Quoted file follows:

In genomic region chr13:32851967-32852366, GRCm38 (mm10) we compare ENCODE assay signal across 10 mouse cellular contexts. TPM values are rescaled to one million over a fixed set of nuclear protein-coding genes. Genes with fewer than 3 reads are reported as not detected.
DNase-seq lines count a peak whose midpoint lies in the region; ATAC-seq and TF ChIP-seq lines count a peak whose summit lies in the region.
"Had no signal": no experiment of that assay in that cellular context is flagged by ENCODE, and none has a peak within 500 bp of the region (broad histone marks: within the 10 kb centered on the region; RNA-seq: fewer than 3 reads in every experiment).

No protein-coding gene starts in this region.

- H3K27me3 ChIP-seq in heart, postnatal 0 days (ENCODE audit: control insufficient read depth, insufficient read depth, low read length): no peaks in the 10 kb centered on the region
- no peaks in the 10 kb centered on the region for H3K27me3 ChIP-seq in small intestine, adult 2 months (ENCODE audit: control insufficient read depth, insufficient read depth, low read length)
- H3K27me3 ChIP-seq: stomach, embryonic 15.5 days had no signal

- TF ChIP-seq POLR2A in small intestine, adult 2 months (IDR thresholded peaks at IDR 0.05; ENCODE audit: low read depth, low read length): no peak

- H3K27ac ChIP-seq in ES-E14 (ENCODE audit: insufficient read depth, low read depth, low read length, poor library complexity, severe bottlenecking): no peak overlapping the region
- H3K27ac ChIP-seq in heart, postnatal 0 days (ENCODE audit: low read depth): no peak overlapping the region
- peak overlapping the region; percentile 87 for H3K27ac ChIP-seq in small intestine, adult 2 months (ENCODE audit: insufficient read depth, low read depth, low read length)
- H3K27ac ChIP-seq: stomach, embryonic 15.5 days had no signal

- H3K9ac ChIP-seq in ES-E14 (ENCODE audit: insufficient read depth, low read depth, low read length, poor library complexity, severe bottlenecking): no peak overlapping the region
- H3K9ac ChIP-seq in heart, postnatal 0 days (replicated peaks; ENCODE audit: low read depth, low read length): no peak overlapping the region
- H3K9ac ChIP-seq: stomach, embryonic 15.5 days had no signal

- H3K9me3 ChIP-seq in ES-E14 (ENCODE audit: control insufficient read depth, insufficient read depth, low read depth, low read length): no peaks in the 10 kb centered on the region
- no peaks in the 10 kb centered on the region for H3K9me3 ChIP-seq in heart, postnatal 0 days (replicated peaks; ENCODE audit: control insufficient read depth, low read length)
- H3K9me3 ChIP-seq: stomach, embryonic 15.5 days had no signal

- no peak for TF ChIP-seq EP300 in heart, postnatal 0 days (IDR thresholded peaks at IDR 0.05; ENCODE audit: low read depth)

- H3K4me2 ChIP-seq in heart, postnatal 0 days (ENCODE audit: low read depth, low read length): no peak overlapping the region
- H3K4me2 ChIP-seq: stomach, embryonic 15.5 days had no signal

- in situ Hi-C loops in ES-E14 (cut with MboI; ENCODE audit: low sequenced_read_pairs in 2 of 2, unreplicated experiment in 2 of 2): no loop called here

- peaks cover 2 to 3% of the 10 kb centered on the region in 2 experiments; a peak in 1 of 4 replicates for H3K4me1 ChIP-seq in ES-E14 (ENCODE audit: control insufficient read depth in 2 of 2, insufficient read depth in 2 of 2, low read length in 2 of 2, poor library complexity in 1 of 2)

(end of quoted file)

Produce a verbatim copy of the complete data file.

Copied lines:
In genomic region chr13:32851967-32852366, GRCm38 (mm10) we compare ENCODE assay signal across 10 mouse cellular contexts. TPM values are rescaled to one million over a fixed set of nuclear protein-coding genes. Genes with fewer than 3 reads are reported as not detected.
DNase-seq lines count a peak whose midpoint lies in the region; ATAC-seq and TF ChIP-seq lines count a peak whose summit lies in the region.
"Had no signal": no experiment of that assay in that cellular context is flagged by ENCODE, and none has a peak within 500 bp of the region (broad histone marks: within the 10 kb centered on the region; RNA-seq: fewer than 3 reads in every experiment).

No protein-coding gene starts in this region.

- H3K27me3 ChIP-seq in heart, postnatal 0 days (ENCODE audit: control insufficient read depth, insufficient read depth, low read length): no peaks in the 10 kb centered on the region
- no peaks in the 10 kb centered on the region for H3K27me3 ChIP-seq in small intestine, adult 2 months (ENCODE audit: control insufficient read depth, insufficient read depth, low read length)
- H3K27me3 ChIP-seq: stomach, embryonic 15.5 days had no signal

- TF ChIP-seq POLR2A in small intestine, adult 2 months (IDR thresholded peaks at IDR 0.05; ENCODE audit: low read depth, low read length): no peak

- H3K27ac ChIP-seq in ES-E14 (ENCODE audit: insufficient read depth, low read depth, low read length, poor library complexity, severe bottlenecking): no peak overlapping the region
- H3K27ac ChIP-seq in heart, postnatal 0 days (ENCODE audit: low read depth): no peak overlapping the region
- peak overlapping the region; percentile 87 for H3K27ac ChIP-seq in small intestine, adult 2 months (ENCODE audit: insufficient read depth, low read depth, low read length)
- H3K27ac ChIP-seq: stomach, embryonic 15.5 days had no signal

- H3K9ac ChIP-seq in ES-E14 (ENCODE audit: insufficient read depth, low read depth, low read length, poor library complexity, severe bottlenecking): no peak overlapping the region
- H3K9ac ChIP-seq in heart, postnatal 0 days (replicated peaks; ENCODE audit: low read depth, low read length): no peak overlapping the region
- H3K9ac ChIP-seq: stomach, embryonic 15.5 days had no signal

- H3K9me3 ChIP-seq in ES-E14 (ENCODE audit: control insufficient read depth, insufficient read depth, low read depth, low read length): no peaks in the 10 kb centered on the region
- no peaks in the 10 kb centered on the region for H3K9me3 ChIP-seq in heart, postnatal 0 days (replicated peaks; ENCODE audit: control insufficient read depth, low read length)
- H3K9me3 ChIP-seq: stomach, embryonic 15.5 days had no signal

- no peak for TF ChIP-seq EP300 in heart, postnatal 0 days (IDR thresholded peaks at IDR 0.05; ENCODE audit: low read depth)

- H3K4me2 ChIP-seq in heart, postnatal 0 days (ENCODE audit: low read depth, low read length): no peak overlapping the region
- H3K4me2 ChIP-seq: stomach, embryonic 15.5 days had no signal

- in situ Hi-C loops in ES-E14 (cut with MboI; ENCODE audit: low sequenced_read_pairs in 2 of 2, unreplicated experiment in 2 of 2): no loop called here

- peaks cover 2 to 3% of the 10 kb centered on the region in 2 experiments; a peak in 1 of 4 replicates for H3K4me1 ChIP-seq in ES-E14 (ENCODE audit: control insufficient read depth in 2 of 2, insufficient read depth in 2 of 2, low read length in 2 of 2, poor library complexity in 1 of 2)